Monday, June 11, 2012

Mag Review: S&M Frontier

The Showa period began on Christmas day in 1926 and lasted until January 8, 1989 when the new (and current) emperor ushered in the Heisei period.

It doesn't seem likely to me that many SM fans will wax nostalgic about the Heisei period a few decades from now -- but the Showa period? That's a whole 'nother kettle of fish.

The Showa period (due in no small part to its longevity) saw the rise of iconic SM magazines such as Kitan Club, which got going shortly after the war, and personalities such as Ito Seiu who, while actually born in the Meiji period, made significant contributions to the canon of SM art during Showa.

Full page photo from S&M Frontier
Another cool thing about Showa was the architecture: wooden structures with tile roofs; creaky wooden floors; thick dark beams and posts; shoji. Pro photographers stalk these places like a big game hunter and, like an endangered species, each day brings extinction that much closer.

An outdoors shot from the pages of S&M Frontier
Of course, Showa also witnessed the beginning of the pink film phenomenon -- but the subject today is magazines.

A huge list of magazines can be found at SMpedia and one of those Showa classics was S&M Frontier (SMフロンティア).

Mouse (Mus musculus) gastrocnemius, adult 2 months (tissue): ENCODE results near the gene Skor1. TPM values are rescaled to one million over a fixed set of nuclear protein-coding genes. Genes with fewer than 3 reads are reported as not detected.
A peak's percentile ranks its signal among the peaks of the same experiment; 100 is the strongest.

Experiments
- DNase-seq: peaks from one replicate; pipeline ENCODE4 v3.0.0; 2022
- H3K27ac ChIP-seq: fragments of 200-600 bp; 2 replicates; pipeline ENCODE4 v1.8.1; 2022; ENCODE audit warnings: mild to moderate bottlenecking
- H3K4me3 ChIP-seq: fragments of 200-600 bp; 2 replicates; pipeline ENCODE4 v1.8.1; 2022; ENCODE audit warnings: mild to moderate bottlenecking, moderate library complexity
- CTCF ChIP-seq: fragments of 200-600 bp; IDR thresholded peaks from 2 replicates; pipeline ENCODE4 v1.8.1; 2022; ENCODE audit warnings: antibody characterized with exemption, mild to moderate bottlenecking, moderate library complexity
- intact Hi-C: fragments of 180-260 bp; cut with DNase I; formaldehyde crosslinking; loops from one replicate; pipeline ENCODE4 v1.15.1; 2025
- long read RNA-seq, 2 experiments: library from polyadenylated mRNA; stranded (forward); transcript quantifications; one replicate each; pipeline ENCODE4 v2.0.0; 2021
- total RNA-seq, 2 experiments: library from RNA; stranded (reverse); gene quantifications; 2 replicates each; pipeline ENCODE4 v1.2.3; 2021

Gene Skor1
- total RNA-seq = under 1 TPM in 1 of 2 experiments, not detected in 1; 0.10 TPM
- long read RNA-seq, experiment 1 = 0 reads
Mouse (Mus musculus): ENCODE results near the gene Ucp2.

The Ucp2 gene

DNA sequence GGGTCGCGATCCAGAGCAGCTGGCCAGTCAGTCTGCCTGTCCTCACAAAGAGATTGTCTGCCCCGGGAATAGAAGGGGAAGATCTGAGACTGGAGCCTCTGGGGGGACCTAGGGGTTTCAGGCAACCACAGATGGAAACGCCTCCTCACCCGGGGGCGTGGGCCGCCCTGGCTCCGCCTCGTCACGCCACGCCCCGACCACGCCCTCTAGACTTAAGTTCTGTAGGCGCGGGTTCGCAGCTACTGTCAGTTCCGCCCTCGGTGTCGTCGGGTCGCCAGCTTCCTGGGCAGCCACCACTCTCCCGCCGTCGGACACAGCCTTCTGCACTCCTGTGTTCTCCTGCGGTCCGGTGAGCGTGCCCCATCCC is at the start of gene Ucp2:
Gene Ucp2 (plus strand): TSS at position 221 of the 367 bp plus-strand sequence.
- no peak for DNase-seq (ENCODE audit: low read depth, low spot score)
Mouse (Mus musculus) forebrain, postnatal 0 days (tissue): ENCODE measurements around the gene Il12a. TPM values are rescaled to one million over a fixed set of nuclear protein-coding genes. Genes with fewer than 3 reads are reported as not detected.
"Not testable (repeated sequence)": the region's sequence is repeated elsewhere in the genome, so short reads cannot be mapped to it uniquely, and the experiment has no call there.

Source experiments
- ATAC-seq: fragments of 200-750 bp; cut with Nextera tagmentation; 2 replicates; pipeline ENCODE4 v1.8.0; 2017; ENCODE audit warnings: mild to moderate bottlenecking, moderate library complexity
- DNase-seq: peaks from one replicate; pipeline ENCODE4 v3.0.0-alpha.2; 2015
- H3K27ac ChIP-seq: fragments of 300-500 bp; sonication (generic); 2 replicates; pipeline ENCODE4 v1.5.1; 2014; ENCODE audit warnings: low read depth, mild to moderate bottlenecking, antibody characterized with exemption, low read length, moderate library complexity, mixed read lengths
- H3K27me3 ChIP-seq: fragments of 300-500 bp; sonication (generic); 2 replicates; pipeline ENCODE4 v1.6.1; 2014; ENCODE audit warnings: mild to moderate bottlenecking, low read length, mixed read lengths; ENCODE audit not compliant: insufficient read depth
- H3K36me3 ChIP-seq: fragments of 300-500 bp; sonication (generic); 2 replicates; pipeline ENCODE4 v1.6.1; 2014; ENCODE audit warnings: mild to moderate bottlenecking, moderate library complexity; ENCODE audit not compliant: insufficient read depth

And some great artwork from S&M Frontier
I don't know if many folks have actually heard of S&M Frontier, but it had the look and feel of many of the great magazines of the 1970s. Saddle-stitched and a little larger than digest-sized, S&M Frontier seduced with provocative and colorful hand-painted covers which, by themselves, did not necessarily portend kinky sadomasochistic content. The title and cover blurbs saw to that.

More artwork from S&M Frontier
The magazine was thick with a mix of glossy and pulp paper, a common feature of these types of periodicals. The pulp paper, besides saving money, seemed sufficient for the black and white drawings and photos, the manga and the articles (fiction and non-fiction).

A page of manga from S&M Frontier
The glossy paper, of course, was mostly reserved for the beautiful color photographs, the likes of which, I regret to say, have not been equaled, let alone surpassed, by today's cold digital aesthetic.

A review in S&M Frontier
S&M Frontier was first published in June 1974, but I can't tell exactly when it stopped publishing.

From the pages of S&M Frontier magazine
They don't make 'em like this anymore. We are diminished.

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